"Bears are very focused on food at this time of year," Beecham said. "The bears will be especially stressed this year. Humans need to help the bears avoid conflict by making efforts to make food difficult for bears to access. When bears become food conditioned, or accustomed to eating human food, it can be very difficult to break them of the habit. They then get bolder as they become more habituated to being in proximity to humans."

Grizzly bears can be a greater physical danger to humans, but the number of grizzlies captured in Yellowstone for being in conflict with humans has been within the normal range this year, according to van Manen. Hence, he doubts that campers are in any greater danger this year.

"Of course, campers and any other recreationists should always be very vigilant when in grizzly habitat and observe storage orders, carry bear spray, travel in larger groups and know how to respond in case of grizzly bear encounter," van Manen said.

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Although humans are unlikely to end up in a bear's belly, starving and thirsty bears are more likely to become the prey of Earth's apex predator, Homo sapiens.

"When natural foods are poor, human hunters may be more successful for two reasons," Garchelis said. "One, bears are congregated in the few remaining places where there is food. Two, in several states, hunters can use bait and bears are more attracted to bait in food-poor years. Thus bear mortality may indeed be greater in poor-food years, because of a larger hunting harvest."

More than half of the United States is currently in a drought, but regional differences result in different conditions for bears.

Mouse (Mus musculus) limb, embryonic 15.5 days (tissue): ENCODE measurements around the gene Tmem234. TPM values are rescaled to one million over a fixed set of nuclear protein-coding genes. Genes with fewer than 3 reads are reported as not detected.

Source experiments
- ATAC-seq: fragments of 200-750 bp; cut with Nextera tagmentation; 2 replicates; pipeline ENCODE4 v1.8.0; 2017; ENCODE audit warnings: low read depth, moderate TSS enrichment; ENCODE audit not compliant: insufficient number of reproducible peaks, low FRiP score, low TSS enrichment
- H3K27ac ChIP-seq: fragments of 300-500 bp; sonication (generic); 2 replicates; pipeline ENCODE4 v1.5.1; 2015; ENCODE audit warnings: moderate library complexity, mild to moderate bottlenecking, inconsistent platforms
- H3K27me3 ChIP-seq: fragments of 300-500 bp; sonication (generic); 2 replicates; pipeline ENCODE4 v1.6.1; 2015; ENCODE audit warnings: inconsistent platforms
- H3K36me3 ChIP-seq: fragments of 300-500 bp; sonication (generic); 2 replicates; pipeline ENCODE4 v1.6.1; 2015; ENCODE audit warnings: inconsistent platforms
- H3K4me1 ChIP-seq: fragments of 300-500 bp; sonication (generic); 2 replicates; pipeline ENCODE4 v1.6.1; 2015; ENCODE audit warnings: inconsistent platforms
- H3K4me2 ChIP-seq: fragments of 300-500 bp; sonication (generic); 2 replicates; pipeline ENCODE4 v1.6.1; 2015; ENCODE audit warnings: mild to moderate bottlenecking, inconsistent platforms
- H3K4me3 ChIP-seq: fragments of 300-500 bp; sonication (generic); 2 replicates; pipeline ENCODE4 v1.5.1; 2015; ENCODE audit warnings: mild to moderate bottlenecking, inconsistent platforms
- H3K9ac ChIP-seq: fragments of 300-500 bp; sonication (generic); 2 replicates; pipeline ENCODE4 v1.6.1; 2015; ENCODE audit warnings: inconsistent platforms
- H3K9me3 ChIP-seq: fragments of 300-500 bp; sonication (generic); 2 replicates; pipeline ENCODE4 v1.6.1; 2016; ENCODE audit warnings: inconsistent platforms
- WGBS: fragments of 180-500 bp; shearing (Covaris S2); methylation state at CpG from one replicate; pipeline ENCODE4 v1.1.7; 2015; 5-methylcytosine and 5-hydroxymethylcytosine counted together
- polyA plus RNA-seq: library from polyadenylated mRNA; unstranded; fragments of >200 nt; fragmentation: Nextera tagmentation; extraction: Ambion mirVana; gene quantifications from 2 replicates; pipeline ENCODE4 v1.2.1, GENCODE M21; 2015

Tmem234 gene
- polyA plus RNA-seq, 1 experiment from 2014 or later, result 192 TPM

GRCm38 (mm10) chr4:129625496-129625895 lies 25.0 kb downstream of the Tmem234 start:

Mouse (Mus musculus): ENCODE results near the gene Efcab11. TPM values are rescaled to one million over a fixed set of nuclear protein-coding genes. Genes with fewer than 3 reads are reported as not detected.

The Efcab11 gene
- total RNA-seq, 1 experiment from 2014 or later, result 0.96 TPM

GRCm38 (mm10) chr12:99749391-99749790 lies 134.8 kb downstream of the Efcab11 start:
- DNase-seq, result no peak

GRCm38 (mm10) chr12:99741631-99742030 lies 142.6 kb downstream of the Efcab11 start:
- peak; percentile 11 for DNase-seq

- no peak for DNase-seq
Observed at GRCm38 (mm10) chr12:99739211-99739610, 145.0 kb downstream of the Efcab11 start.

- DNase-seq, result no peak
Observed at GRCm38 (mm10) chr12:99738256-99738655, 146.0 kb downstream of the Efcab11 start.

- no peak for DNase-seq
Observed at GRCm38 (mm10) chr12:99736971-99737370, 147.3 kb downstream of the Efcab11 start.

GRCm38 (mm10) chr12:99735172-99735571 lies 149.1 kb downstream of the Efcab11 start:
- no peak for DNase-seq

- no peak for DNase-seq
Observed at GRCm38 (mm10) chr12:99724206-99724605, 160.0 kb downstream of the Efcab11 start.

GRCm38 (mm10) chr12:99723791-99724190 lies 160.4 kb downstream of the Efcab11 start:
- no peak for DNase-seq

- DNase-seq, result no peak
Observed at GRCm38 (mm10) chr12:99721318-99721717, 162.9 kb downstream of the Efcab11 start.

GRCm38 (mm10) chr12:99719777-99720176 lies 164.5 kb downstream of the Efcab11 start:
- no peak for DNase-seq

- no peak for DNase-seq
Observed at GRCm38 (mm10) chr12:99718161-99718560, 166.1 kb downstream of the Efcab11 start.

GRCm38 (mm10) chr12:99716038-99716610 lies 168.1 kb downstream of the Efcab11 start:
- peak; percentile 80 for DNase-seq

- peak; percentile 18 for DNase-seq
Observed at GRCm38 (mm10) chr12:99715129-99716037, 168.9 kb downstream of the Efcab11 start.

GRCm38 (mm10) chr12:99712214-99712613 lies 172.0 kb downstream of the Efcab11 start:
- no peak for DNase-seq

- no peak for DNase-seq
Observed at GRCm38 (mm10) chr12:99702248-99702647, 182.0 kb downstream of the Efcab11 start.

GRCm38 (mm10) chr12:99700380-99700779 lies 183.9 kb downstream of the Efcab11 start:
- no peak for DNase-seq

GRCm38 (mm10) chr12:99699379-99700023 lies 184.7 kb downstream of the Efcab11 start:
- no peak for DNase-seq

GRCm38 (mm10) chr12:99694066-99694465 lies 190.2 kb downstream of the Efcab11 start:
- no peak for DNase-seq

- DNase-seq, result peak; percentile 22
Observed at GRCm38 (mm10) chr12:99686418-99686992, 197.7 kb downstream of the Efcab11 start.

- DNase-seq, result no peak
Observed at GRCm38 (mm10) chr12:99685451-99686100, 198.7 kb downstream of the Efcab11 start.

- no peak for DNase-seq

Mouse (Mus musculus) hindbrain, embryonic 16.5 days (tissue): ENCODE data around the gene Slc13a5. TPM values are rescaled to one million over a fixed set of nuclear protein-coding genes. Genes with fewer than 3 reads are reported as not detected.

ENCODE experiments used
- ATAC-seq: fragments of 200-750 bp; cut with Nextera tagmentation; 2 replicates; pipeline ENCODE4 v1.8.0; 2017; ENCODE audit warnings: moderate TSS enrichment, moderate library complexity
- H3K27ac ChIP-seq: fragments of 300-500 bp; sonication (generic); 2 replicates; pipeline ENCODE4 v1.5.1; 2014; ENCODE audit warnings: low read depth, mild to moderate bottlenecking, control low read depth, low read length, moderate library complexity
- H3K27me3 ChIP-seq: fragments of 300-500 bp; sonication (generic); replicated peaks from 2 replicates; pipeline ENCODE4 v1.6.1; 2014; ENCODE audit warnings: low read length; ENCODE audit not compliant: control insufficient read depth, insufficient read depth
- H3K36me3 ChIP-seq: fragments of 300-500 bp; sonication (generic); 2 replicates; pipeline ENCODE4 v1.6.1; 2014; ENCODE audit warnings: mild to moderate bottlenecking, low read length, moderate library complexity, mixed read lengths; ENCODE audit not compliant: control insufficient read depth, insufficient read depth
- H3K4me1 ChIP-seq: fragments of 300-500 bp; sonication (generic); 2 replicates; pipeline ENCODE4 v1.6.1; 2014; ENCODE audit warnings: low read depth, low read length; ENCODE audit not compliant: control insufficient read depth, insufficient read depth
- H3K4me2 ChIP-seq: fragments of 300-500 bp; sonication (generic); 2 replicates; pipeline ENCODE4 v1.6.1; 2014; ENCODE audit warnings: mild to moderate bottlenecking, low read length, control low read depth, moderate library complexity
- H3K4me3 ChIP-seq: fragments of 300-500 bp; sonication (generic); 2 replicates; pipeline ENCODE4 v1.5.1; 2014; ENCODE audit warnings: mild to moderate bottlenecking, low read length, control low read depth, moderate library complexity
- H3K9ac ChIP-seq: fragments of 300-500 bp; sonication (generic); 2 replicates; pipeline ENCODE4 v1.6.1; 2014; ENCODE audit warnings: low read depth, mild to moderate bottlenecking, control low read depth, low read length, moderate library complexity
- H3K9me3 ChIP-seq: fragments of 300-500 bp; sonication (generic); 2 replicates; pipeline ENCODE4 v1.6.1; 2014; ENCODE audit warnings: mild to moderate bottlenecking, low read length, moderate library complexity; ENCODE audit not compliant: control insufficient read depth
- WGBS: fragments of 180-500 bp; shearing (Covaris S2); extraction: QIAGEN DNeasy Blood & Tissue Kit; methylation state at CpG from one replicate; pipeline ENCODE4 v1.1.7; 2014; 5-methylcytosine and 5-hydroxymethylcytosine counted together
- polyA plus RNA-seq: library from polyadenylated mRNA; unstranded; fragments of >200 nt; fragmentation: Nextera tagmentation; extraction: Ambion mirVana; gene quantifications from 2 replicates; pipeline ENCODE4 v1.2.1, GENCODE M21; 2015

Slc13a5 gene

"In Missouri, we are trapping bears as part of an ongoing research project and the bears we've captured are in good health," said Jeff Beringer of the Missouri Department of Conservation's and principal investigator for the Missouri Black Bear Project. "However, fall weight gain will be impacted by the production of acorns and other foods, which may be down as a result of the drought."

"In arid regions of the Southwest, my concern would be that water associated with human dwellings along with some succulent food resources could draw bears into more populated areas," said Jordan Schaul of the Alaska Wildlife Conservation Center and outreach coordinator for the IUCN BSG.

Bears in the western part of the U.S. may be in trouble if the drought continues into winter and snowfall is light, according to Beecham. In the west, bears depend on snow to seal and insulate their winter dens. In the spring, berries and other foods depend on snow run-off. Light snowfall can mean little food in the critical early spring period when bears most need calories.

The grizzlies of Yellowstone may be getting sufficient food despite the drought. Van Manen's research group observed the grizzlies feasting on a normal amount of army cutworms this year, and surveys suggest the production of nuts from whitebark pine trees will provide a normal amount of fall food.

© 2012 Discovery Channel